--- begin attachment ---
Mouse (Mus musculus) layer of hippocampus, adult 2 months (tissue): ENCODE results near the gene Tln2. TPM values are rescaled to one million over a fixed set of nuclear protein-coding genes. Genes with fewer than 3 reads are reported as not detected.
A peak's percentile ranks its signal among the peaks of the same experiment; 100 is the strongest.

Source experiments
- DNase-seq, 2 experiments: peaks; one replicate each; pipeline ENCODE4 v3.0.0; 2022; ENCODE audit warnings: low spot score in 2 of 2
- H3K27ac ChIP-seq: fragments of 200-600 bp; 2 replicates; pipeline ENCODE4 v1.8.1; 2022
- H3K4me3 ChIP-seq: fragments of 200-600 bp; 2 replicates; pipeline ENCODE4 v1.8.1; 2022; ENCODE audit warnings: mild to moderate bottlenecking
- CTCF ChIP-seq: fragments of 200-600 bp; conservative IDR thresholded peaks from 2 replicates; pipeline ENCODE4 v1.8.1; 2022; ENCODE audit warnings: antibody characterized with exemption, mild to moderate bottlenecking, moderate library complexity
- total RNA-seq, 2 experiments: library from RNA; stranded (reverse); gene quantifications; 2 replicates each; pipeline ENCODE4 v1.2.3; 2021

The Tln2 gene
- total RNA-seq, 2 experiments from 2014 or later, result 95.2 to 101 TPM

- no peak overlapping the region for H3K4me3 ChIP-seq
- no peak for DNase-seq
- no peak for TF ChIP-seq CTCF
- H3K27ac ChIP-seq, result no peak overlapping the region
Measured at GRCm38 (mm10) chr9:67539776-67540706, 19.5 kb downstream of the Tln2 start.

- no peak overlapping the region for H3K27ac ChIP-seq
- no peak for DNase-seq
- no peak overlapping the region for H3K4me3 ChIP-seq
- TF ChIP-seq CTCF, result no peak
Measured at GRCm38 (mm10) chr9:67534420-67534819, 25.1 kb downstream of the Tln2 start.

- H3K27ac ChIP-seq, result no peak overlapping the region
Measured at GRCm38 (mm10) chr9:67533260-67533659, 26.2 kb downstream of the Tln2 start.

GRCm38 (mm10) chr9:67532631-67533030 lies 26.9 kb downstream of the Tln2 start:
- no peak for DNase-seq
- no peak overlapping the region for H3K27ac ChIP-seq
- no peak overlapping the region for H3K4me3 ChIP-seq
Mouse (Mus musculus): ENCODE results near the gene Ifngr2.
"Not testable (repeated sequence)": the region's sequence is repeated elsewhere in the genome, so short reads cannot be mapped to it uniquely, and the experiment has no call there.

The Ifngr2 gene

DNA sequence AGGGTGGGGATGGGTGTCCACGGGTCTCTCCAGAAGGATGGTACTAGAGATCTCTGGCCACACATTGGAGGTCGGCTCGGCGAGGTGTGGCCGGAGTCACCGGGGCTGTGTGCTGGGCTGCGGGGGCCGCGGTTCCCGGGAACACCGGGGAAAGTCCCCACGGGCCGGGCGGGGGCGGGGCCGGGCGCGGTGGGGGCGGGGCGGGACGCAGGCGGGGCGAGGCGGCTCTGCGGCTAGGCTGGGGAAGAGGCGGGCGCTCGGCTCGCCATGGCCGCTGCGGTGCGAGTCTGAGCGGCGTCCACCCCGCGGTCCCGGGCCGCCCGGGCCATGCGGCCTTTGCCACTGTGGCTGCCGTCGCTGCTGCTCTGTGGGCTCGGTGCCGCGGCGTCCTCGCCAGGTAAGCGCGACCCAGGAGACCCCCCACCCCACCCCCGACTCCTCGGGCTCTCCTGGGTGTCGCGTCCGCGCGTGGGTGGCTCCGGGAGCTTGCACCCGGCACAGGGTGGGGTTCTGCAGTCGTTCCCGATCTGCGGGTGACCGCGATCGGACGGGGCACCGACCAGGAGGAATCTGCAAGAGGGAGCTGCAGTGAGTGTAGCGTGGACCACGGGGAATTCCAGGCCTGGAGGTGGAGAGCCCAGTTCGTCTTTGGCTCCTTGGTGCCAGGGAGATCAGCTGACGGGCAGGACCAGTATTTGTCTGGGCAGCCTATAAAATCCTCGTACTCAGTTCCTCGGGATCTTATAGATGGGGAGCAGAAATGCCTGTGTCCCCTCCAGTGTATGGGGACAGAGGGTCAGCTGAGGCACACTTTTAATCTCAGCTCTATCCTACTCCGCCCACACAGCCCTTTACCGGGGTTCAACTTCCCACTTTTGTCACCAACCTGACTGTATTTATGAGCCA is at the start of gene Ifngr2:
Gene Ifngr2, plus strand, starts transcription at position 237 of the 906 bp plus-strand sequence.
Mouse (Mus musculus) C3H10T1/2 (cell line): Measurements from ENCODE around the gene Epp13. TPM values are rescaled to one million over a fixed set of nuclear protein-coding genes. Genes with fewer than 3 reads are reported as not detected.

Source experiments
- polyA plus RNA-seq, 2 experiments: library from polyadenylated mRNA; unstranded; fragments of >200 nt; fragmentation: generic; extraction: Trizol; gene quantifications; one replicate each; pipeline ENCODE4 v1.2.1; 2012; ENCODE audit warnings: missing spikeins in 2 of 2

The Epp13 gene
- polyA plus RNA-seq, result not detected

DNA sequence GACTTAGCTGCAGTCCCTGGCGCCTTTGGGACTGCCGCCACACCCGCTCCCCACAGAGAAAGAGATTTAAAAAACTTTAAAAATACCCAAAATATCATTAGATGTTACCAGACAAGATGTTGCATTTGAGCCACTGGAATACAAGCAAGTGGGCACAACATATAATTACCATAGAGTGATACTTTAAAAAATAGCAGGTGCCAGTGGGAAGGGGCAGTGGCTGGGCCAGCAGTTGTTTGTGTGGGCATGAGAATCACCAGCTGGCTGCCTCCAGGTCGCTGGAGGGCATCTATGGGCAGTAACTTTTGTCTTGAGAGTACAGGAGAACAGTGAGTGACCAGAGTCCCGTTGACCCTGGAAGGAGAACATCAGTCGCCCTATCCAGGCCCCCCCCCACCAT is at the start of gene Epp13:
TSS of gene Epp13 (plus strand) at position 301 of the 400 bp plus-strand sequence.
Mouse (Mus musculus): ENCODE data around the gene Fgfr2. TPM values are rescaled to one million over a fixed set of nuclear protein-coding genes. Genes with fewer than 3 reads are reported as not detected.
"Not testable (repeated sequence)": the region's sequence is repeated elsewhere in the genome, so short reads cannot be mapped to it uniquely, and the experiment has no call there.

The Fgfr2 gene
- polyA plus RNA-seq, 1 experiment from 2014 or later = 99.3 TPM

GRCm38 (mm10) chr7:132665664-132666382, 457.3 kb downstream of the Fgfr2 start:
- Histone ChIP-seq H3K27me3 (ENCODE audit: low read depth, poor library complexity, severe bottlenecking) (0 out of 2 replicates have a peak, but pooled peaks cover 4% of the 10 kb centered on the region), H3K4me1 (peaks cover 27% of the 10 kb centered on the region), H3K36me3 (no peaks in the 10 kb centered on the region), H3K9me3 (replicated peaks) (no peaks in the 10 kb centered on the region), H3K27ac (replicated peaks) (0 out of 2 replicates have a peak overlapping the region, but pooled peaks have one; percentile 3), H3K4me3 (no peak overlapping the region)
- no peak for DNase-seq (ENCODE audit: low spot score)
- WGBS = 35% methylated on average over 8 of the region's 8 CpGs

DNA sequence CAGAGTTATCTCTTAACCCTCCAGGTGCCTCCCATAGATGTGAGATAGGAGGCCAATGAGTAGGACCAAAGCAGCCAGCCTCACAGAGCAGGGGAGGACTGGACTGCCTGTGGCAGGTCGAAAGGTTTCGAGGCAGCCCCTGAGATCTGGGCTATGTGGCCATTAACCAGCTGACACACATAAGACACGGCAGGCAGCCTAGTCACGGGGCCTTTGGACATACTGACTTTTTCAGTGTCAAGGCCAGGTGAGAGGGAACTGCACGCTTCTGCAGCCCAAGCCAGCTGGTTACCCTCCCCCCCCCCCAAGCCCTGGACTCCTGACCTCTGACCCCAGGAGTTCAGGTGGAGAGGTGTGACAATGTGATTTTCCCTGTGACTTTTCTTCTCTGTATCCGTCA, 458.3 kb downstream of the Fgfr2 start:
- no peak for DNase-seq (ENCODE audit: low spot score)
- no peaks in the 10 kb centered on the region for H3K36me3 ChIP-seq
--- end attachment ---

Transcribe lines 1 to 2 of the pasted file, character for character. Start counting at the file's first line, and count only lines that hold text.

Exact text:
Mouse (Mus musculus) layer of hippocampus, adult 2 months (tissue): ENCODE results near the gene Tln2. TPM values are rescaled to one million over a fixed set of nuclear protein-coding genes. Genes with fewer than 3 reads are reported as not detected.
A peak's percentile ranks its signal among the peaks of the same experiment; 100 is the strongest.